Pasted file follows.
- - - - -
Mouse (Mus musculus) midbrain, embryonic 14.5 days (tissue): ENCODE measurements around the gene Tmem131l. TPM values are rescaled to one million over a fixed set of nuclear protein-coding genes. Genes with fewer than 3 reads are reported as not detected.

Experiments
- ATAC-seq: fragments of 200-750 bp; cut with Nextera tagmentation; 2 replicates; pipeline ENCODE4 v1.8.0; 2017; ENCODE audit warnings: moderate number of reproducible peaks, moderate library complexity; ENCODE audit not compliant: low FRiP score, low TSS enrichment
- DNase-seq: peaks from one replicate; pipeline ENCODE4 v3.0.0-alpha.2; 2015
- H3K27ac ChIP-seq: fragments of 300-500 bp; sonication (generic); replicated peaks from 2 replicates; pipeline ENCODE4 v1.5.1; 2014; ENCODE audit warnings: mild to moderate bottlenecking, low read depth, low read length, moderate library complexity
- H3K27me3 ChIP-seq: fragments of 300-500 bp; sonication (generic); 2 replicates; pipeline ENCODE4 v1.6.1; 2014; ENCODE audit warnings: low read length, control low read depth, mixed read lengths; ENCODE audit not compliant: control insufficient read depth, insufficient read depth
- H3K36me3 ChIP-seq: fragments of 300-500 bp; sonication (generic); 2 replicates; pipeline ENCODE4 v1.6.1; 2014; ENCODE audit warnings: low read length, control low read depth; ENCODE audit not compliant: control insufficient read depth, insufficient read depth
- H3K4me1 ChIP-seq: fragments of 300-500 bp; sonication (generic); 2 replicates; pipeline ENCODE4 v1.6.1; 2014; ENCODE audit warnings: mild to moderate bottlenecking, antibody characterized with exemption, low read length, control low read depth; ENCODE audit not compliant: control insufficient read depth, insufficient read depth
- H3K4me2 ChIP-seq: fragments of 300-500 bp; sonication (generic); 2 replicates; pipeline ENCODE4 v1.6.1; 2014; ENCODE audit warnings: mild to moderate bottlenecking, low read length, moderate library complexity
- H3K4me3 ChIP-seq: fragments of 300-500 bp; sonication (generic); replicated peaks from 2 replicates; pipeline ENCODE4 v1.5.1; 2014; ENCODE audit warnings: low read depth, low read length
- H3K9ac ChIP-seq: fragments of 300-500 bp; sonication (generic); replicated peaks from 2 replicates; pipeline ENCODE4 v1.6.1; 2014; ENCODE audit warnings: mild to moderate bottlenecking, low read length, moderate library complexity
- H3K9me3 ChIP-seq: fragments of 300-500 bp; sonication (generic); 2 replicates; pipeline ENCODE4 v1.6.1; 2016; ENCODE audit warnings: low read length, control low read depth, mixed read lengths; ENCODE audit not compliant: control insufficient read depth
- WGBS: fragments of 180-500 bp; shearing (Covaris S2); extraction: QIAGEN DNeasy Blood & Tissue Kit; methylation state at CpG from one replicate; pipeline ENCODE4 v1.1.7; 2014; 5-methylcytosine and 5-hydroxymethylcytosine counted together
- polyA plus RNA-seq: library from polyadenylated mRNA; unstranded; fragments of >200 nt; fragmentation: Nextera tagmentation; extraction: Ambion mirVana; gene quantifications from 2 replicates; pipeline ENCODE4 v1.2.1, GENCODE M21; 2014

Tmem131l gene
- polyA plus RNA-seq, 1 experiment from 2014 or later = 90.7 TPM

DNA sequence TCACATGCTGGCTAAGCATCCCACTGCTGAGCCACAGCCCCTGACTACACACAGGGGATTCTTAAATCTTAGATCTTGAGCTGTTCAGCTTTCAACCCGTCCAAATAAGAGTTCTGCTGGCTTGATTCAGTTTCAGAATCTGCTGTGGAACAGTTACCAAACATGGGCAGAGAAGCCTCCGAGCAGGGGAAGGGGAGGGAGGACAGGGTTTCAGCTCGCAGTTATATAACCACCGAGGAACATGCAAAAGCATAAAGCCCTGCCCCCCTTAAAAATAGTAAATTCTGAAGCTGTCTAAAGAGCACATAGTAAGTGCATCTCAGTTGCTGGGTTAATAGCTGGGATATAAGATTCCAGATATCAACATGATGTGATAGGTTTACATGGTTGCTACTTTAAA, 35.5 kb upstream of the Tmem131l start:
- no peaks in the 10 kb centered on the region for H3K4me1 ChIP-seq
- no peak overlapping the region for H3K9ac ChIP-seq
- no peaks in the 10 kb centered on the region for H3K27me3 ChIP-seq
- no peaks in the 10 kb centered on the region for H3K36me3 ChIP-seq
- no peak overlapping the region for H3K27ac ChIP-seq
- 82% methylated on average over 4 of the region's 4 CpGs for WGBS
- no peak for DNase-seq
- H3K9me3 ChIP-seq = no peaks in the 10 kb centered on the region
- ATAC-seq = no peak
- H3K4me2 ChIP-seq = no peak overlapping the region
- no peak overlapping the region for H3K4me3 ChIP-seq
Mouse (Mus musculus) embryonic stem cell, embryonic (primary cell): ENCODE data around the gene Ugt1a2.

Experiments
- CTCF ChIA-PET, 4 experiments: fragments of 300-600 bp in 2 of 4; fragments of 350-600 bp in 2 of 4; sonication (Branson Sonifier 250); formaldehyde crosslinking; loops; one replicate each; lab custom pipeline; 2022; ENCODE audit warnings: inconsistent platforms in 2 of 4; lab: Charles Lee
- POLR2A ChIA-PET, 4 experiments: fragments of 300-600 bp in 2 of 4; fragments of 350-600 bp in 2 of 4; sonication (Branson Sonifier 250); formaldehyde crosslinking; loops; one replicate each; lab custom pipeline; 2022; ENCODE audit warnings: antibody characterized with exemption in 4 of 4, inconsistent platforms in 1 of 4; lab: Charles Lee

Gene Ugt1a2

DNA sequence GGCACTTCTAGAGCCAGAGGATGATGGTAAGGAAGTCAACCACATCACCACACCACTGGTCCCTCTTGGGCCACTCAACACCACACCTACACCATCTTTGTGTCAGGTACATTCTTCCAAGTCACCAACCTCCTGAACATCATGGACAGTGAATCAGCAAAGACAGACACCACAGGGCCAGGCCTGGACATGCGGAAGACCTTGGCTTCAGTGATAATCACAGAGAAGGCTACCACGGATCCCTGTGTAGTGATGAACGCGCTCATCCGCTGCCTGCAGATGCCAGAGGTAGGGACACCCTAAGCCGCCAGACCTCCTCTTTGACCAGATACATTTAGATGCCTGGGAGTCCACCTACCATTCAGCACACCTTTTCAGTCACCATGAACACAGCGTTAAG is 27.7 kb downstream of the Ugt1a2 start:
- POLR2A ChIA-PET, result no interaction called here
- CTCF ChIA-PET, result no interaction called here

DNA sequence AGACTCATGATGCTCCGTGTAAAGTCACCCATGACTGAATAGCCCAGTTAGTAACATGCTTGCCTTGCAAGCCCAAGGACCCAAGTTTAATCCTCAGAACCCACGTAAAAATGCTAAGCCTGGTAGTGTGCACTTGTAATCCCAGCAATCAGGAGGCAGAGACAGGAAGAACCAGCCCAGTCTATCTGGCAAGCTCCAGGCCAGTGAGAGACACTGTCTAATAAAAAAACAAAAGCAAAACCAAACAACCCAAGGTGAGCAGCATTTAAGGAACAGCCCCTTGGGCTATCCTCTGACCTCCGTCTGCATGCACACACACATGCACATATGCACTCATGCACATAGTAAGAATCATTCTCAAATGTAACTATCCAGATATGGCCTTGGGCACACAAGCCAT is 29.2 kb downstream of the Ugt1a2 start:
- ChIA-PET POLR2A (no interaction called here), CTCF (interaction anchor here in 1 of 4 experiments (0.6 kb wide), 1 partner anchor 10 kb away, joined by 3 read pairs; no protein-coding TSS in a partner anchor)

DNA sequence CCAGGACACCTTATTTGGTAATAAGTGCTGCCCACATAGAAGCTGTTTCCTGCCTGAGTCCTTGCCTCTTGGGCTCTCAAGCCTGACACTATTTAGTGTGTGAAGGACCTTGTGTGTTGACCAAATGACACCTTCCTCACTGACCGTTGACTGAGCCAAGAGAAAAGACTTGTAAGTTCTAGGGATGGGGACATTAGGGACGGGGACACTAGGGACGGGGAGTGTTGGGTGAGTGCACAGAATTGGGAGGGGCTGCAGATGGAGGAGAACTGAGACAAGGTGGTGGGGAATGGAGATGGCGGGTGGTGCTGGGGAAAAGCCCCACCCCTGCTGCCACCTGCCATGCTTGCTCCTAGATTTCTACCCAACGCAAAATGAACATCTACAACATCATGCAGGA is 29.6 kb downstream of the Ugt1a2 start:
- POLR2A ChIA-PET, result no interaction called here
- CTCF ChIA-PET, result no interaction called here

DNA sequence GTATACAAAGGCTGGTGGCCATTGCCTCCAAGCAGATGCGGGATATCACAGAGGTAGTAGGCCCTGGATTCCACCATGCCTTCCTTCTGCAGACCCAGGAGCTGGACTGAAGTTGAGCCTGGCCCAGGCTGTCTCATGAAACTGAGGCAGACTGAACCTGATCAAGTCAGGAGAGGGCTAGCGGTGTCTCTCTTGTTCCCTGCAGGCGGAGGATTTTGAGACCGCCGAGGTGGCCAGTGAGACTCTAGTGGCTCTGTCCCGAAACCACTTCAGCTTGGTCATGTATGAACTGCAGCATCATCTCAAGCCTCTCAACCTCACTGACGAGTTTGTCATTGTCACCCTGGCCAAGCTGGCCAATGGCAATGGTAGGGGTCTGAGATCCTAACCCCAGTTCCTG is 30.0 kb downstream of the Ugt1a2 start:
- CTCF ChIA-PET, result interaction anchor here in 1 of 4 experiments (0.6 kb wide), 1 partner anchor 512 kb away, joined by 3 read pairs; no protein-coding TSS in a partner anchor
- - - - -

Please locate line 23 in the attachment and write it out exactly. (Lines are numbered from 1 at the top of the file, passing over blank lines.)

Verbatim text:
- 82% methylated on average over 4 of the region's 4 CpGs for WGBS